Sometimes the best endorsement is to shut up


Guest Columnist

If you support a candidate in the ongoing presidential election, do one simple thing: vote for them.

That’s it, just vote. Don’t campaign. Don’t promote them to others. Don’t even say their name. Just shut up and vote.

Don’t just do it for me, do it for your candidate.

First, consider the recent stepping down of Hillary Clinton campaign staffer Geraldine Ferraro, the 1984 Democratic party’s vice presidential nominee, following comments she made about Clinton’s competition on the Democratic side, Barack Obama. Ferraro said Obama was only in his position as likely nominee because he’s lucky enough to be black.

Ferraro’s exit from the campaign means she won’t be around to tell us how lucky John McCain was to be held captive for five years in a Vietnamese prison/torture camp.

And, speaking of Senator McCain, he recently had to distance himself from his own overzealous supporter, Ohio radio personality Bill Cunningham after Cunningham repeatedly referred to Obama by emphasizing his middle name, “Hussein.”

As a fellow member of the “Really Unfortunate Middle Name Club” (the M. stands for “Mussolini”), I was highly offended by Cunningham’s remarks and applaud McCain’s decision. We didn’t choose to have these terrible middle names and would appreciate it if we were treated just like everyone else. My close friends Robert Hitler Davidson, Leo Qaddafi Rodriguez, and Alex W. Bush Cherup all agree with me on this one.

Of course, Obama is in enough trouble with his own supporters to be dealing with his middle name. First, there was Samantha Power, who resigned from her post as foreign policy advisor, after publicly calling Clinton a “monster.”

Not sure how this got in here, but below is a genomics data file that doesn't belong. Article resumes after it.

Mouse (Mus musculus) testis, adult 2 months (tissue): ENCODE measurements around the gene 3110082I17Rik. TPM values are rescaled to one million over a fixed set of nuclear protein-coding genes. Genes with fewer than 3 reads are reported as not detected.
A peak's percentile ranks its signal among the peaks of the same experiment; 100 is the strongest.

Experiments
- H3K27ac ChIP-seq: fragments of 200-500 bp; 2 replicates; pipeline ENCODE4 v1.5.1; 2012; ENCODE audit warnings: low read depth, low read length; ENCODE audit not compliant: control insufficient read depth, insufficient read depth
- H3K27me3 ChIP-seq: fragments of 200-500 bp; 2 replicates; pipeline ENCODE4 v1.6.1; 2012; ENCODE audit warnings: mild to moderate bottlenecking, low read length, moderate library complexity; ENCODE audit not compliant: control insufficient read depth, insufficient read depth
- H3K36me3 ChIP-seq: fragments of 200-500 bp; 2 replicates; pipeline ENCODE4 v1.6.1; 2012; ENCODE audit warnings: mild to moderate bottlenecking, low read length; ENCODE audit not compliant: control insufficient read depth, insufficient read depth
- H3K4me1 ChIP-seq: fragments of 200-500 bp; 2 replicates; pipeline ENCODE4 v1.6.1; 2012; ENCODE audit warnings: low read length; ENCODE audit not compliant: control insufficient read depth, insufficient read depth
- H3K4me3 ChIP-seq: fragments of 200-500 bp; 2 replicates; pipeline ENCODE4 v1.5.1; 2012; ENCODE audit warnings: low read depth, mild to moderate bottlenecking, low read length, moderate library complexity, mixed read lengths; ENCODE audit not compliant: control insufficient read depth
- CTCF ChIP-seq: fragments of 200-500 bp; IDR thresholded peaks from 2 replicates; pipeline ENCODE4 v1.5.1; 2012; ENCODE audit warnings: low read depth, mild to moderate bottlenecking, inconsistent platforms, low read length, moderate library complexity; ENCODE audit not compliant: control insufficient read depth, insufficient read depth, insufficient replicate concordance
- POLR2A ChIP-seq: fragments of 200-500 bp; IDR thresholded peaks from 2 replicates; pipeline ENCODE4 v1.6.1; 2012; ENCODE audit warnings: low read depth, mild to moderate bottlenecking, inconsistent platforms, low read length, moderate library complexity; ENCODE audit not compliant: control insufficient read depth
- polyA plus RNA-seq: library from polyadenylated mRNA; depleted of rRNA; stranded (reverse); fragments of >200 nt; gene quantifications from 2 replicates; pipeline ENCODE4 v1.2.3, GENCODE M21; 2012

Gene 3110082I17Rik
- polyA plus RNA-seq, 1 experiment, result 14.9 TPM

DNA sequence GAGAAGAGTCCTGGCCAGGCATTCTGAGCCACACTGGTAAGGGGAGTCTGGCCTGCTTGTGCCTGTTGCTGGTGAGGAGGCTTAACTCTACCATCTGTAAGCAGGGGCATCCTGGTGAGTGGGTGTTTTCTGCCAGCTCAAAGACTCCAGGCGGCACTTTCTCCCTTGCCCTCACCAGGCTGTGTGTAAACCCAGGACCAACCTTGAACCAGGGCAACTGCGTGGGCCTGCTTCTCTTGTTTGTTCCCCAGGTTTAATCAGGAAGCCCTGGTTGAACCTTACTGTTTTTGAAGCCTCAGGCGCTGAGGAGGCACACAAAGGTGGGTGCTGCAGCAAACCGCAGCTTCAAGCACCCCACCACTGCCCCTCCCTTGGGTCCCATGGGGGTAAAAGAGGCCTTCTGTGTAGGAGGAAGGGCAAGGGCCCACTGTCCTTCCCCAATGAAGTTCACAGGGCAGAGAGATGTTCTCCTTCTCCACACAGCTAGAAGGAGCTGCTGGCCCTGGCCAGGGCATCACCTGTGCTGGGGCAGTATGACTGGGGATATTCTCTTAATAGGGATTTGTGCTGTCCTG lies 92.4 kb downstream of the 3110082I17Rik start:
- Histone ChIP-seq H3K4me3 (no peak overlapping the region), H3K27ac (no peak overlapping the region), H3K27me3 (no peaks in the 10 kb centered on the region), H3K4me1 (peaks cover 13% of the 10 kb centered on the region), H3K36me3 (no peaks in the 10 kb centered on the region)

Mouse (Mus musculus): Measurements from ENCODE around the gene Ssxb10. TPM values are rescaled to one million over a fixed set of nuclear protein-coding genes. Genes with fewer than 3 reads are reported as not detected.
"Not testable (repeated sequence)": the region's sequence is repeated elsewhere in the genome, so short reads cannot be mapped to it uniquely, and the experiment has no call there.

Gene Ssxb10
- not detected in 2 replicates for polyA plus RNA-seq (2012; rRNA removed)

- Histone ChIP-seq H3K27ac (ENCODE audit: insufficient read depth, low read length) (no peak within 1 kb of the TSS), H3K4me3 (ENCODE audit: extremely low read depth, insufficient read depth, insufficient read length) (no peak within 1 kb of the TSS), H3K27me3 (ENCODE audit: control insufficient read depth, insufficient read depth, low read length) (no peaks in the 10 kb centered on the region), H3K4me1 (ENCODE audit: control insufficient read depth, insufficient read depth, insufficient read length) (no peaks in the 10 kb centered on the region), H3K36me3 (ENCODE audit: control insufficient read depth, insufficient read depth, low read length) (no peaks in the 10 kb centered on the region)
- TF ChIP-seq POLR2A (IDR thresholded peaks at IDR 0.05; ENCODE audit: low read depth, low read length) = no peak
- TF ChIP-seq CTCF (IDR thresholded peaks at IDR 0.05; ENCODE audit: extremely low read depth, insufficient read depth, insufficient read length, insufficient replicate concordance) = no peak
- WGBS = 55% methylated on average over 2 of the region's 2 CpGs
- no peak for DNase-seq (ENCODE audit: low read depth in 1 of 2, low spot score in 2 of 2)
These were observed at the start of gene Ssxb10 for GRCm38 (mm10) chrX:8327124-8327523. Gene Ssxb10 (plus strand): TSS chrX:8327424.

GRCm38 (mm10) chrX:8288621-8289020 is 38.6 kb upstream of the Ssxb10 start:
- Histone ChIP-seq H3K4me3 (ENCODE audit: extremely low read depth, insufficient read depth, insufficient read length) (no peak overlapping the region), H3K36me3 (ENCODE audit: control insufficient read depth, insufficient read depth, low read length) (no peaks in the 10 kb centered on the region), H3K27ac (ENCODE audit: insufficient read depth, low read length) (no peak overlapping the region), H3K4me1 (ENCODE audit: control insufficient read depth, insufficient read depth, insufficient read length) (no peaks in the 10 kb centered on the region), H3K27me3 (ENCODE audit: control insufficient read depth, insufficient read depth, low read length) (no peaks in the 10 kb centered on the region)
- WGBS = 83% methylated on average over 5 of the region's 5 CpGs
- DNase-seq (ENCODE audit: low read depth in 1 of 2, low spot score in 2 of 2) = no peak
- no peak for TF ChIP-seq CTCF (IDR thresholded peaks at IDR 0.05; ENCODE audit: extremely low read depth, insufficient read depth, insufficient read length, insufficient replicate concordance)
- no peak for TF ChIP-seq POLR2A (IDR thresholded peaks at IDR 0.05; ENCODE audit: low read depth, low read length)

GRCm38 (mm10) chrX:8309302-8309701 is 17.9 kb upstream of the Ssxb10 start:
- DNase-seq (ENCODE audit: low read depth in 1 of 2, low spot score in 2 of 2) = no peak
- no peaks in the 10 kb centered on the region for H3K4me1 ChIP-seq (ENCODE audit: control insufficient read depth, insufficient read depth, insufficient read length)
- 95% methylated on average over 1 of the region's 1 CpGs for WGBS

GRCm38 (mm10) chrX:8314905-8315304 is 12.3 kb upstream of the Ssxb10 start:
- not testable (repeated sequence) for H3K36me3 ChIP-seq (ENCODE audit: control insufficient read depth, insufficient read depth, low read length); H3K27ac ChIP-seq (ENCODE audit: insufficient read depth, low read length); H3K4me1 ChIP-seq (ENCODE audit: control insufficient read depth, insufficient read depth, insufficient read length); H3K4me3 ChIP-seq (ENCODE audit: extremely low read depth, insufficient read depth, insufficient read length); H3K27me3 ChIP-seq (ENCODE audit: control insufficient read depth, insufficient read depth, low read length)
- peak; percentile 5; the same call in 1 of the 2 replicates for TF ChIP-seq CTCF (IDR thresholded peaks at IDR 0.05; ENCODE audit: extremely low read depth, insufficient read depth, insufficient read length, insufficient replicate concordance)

Apparently this move cost Power’s boss the crucial vampire vote, as creatures of the night found the use of this terminology demeaning. 

With the population of Pennsylvania being nearly 40 percent vampire, this was a crushing blow — the final nail in the coffin — to Obama’s chance of winning the last major primary.

But Power is really the least of Obama’s problems this week, as the news media has been focused on comments made by Obama’s friend and former pastor, Jeremiah Wright.

Like many religious leaders, Wright chose to augment his sermons by preaching on social issues in modern society. This included addressing the plight of urban black populations due to crime and drugs and how little is being done to rectify the problem.

Wright also spoke on the global issue of AIDS … and how he thinks the government invented it. 

Immediately, Obama took to the airwaves for some effective damage control in a speech regarding the racial divide in America and how people, both white and black, continue to facilitate it. That’s all good, but Obama failed to address the real issue: the divide between the sane and the insane.

Of course none of this really matters any more than if Obama had an anti-Semitic dentist, or if McCain was endorsed by the American Association of Tinfoil Hat-Wearers, or even if it came out that Hillary Clinton’s husband is kind of a pervert (hypothetically).  

But to some people, seeing a candidate’s name mentioned near that of a racist, a crazy person, or an anti-monsterite is enough to turn them off that candidate.  

So, even though you think your endorsement is helping, it’s probably not, whether you’re an influential radio host or just some guy sitting in my 3:30 class.

But, for those on the other side of the most recent implosion, it can be a lot of fun to watch a well-meaning supporter sink a billion-dollar campaign with one remark.  

And it doesn’t look like it will end soon.

After all, Kwame still hasn’t announced his endorsement yet.